Is Your Website Designed Properly?

A good or bad website is generally determined by 3 main factors: Design, Usability, and Search Engine Friendliness. All three of these factors must be done correctly in order for your site to attract and retain visitors, and to rank with search engines.

How Do You Know if Your Website is Designed Properly?

Look at your website. Have your friends and family take a look as well, ideally using different browsers (Firefox, Internet Explorer, Safari, Chrome), different screen sizes and resolutions, and different devices (desktop, tablet, phablet, phone, iPhone, Droid, etc.)

  • Do the colors work together, or do they clash or are too bright? Is it hard to read the text against the background?
  • Does the design make sense for your type of business (for instance, a pink color scheme and flowers may not work for a construction company, or a plain corporate looking site with a navy and grey color scheme wouldn't work for a children's nursery school).
  • Does the background image contain a lot of clutter or elements that hurt your eyes or make it difficult to view the website's content?
  • Is the typestyle very small, or in a format such as script that makes it hard to read? Tiny type often means that the website is outdated, which means there are probably other age-related issues as well (see my article entitled, "Is Your Website Outdated?").
  • Is your phone number prominently displayed at the top of every page of the site, and is it easy to read?
  • Is the navigation menu prominently displayed at the top of every page of the site, and is it easy to read? There are some designs in which a menu at the left side of the page may work, but this is often the exception. Either way, the menu must be immediately easy to find.
  • Is the content organized, or are there blocks of text and images placed haphazardly throughout the page?
  • Are there so many attention-grabbing elements on the page (such as animated gifs, moving text, pop-ups, multiple navigational menus, many different text styles and colors, etc.) that the user has trouble focusing on one particular element or figuring out what to click?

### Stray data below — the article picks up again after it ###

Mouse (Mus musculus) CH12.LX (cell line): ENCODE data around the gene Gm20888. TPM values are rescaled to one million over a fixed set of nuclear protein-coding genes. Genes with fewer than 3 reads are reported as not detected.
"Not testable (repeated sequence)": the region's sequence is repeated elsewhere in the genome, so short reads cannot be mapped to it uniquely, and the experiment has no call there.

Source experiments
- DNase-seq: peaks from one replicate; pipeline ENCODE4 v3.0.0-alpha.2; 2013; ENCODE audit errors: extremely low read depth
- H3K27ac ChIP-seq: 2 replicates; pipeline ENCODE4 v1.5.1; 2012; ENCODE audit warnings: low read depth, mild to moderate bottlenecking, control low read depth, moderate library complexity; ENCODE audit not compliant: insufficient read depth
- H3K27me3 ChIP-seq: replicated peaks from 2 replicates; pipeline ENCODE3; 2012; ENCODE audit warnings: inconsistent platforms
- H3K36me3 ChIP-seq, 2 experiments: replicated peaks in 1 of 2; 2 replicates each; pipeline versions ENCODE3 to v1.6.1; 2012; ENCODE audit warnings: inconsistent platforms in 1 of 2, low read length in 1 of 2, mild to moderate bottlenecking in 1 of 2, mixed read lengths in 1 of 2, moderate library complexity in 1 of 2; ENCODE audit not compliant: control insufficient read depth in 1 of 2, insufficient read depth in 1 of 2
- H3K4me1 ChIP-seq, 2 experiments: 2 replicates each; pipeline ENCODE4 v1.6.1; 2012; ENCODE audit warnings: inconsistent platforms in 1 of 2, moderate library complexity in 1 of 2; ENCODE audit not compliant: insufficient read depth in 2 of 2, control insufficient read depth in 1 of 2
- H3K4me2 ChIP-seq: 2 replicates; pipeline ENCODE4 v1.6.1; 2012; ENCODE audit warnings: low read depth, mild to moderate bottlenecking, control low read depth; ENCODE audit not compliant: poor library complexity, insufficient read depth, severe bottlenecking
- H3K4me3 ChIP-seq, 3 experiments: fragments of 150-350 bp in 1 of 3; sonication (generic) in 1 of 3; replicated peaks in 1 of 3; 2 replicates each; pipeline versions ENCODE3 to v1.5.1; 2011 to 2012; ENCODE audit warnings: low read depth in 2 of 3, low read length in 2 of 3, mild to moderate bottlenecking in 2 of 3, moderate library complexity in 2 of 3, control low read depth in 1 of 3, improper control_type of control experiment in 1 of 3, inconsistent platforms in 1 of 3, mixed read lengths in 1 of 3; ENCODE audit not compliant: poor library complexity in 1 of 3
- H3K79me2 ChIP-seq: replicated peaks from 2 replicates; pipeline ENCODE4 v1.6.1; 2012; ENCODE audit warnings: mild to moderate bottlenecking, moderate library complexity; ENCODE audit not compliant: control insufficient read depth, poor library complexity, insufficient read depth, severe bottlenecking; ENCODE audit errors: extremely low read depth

How Do You Know if Your Website is Usable?

Again, have your friends and family test the site in different browsers, screen resolutions, and devices. Elements that work in one browser may be broken in another browser.

  • Can you quickly and easily find the information you're looking for in 3 or less clicks? Users want a "quick fix", and if they have to click all over your site to find what they want, they will move on.
  • Does your navigation menu use "hover" elements such as drop-downs and fly-outs? In other words, when you hover over a menu item, does a sub-menu appear? Be aware that hover elements can work differently in different browsers. Most importantly, they often don't work at all on smart devices (how do you "hover" using a smart phone, when the navigation device is your finger instead of a mouse?).
  • Do all your links work? One broken link (a link that leads to an error or a non-existent page) can be enough to make the user leave the site.
  • Is the text on the site grammatically correct and spelled correctly?

If your website suffers from these design and usability flaws, it should be corrected or updated. Sometimes these issues can simply be repaired if there are only a few of them. But if there are lot of design and usability issues, especially if the website is more than a few years old, it may be best to simply create a new website.

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